Insane Clown Posse sues feds over dangerous gang label
The Insane Clown Posse sued the U.S. Justice Department on Wednesday over a 2011 FBI report that describes the rap-metal duo's devoted fans, the Juggalos, as a dangerous gang, saying the designation has tarnished their fans' reputations and hurt business.
The American Civil Liberties Union filed the lawsuit in Detroit federal court on behalf of the group's two members, Joseph Bruce, or Violent J, and Joseph Utsler, or Shaggy 2 Dope. It also names four fans as plaintiffs.
The FBI report on criminal gangs labeled the Juggalos as a "loosely organized hybrid gang." It said those who identify as Juggalos have committed assaults and vandalism, and a "small number" of them have engaged in more serious crimes.
The lawsuit contends that the gang designation violates the fans' free speech and due process rights.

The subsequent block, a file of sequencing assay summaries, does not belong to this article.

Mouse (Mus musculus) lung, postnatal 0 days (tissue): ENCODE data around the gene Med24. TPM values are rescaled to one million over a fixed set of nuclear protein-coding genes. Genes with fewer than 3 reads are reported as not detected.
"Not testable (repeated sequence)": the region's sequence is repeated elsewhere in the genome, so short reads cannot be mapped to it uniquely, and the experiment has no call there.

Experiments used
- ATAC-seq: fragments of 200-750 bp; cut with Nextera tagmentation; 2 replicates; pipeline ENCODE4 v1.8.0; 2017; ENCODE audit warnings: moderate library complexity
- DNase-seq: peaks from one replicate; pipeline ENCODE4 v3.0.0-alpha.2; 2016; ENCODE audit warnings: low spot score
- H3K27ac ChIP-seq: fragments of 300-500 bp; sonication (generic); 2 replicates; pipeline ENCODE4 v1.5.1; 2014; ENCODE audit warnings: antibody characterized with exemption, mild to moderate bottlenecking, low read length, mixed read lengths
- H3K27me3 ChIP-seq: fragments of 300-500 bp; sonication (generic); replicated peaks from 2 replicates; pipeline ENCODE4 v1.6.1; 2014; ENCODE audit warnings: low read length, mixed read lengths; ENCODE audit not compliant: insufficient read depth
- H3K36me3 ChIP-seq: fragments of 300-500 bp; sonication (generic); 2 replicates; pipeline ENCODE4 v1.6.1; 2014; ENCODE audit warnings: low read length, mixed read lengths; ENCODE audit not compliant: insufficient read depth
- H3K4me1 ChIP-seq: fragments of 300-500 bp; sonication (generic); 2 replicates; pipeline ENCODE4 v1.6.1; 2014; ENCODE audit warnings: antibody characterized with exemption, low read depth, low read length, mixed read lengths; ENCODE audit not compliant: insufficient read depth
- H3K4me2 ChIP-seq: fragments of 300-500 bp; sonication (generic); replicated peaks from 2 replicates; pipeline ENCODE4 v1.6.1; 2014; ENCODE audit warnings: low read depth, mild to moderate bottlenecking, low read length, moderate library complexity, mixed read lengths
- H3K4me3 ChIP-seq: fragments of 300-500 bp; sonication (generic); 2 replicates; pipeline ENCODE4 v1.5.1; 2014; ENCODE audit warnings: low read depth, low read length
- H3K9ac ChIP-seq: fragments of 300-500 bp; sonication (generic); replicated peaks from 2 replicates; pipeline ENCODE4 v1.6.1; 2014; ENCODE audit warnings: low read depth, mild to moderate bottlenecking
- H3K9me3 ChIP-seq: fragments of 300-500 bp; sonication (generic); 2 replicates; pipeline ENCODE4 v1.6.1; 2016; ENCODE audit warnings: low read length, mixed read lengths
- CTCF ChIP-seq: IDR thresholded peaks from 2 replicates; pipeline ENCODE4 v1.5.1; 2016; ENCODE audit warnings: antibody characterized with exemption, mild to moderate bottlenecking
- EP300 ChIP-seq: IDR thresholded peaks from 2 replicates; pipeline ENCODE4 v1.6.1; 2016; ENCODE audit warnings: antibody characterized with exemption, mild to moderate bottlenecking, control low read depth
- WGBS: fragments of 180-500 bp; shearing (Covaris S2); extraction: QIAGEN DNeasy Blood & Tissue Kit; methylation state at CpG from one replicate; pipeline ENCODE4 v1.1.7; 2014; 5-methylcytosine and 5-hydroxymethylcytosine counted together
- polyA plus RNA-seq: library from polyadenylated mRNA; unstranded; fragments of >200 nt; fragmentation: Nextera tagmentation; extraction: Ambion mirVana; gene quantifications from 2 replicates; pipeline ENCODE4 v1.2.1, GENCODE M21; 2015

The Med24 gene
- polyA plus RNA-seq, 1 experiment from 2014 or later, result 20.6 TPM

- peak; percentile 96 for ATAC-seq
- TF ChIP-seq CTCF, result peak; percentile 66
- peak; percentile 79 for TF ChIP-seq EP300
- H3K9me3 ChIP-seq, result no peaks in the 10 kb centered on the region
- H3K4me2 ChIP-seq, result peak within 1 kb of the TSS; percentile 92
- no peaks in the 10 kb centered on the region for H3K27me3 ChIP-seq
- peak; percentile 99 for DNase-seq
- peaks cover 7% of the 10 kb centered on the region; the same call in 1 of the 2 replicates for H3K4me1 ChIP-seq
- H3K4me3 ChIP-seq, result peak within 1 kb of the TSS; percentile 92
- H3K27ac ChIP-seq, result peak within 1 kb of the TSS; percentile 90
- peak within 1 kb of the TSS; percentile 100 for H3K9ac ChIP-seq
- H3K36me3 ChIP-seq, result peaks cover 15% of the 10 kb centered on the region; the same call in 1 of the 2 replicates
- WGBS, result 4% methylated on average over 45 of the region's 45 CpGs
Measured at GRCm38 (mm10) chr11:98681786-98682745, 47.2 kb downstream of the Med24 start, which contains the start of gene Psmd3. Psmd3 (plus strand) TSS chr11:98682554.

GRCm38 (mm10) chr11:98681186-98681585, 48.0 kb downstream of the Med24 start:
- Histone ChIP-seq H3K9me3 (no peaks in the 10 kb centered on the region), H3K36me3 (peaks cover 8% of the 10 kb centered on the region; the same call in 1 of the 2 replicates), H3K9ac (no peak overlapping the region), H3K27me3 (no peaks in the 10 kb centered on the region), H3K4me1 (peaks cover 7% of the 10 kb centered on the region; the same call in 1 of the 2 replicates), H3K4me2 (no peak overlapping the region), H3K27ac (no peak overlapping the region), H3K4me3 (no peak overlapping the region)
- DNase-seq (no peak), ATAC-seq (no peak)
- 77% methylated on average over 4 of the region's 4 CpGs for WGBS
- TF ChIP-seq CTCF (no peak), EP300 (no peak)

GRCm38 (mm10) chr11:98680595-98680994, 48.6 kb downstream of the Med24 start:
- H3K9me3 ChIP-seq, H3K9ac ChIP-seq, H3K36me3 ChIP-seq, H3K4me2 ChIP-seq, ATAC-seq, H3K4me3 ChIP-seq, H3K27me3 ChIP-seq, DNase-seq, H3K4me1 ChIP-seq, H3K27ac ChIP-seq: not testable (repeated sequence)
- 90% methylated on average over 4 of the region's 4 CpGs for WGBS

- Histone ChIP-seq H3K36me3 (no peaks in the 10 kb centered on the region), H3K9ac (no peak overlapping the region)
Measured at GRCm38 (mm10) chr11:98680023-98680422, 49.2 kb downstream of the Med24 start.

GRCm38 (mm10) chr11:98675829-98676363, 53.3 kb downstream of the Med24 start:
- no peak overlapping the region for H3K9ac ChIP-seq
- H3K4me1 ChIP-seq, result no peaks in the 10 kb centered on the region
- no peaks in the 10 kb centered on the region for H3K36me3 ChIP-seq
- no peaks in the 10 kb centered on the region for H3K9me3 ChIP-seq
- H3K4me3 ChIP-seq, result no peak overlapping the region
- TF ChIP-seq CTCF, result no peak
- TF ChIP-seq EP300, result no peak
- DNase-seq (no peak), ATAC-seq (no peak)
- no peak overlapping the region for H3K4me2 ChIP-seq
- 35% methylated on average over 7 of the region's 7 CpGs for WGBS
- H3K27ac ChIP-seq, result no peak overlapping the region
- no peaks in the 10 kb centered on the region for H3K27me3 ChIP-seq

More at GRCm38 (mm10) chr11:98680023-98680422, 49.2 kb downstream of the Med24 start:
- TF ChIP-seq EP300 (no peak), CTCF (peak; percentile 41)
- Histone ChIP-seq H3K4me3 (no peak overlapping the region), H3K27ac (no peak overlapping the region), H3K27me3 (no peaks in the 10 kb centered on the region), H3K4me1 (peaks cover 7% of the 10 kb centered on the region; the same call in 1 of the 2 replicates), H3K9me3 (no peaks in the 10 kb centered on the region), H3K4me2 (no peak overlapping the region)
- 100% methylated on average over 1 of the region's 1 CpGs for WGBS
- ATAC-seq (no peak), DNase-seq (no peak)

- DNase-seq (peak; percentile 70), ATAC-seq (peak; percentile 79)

At a news conference in Detroit, Bruce, 41, said Juggalos are like a family, not a gang. He said they have a constitutional right to listen to music without fear of harassment, and he wants Juggalos purged from the report.
"I don't think this has anything to do with hip hop. I think they just fear what they don't understand," Bruce said of law enforcement.
An email seeking comment from the FBI was not immediately returned.
Among the fans suing is Scott Gandy, of Concord, N.C. He said the Army told him that in order to join, he would first have to get his Insane Clown Posse tattoos removed because they were gang symbols. Gandy said he spent hundreds of dollars removing them, only to be rejected by the Army anyway.
Brandon Bradley, 20, of Sacramento, Calif., said he has been stopped by police and photographed because of his Juggalos tattoos and attire, including a necklace with a man carrying a hatchet. It is an Insane Clown Posse symbol.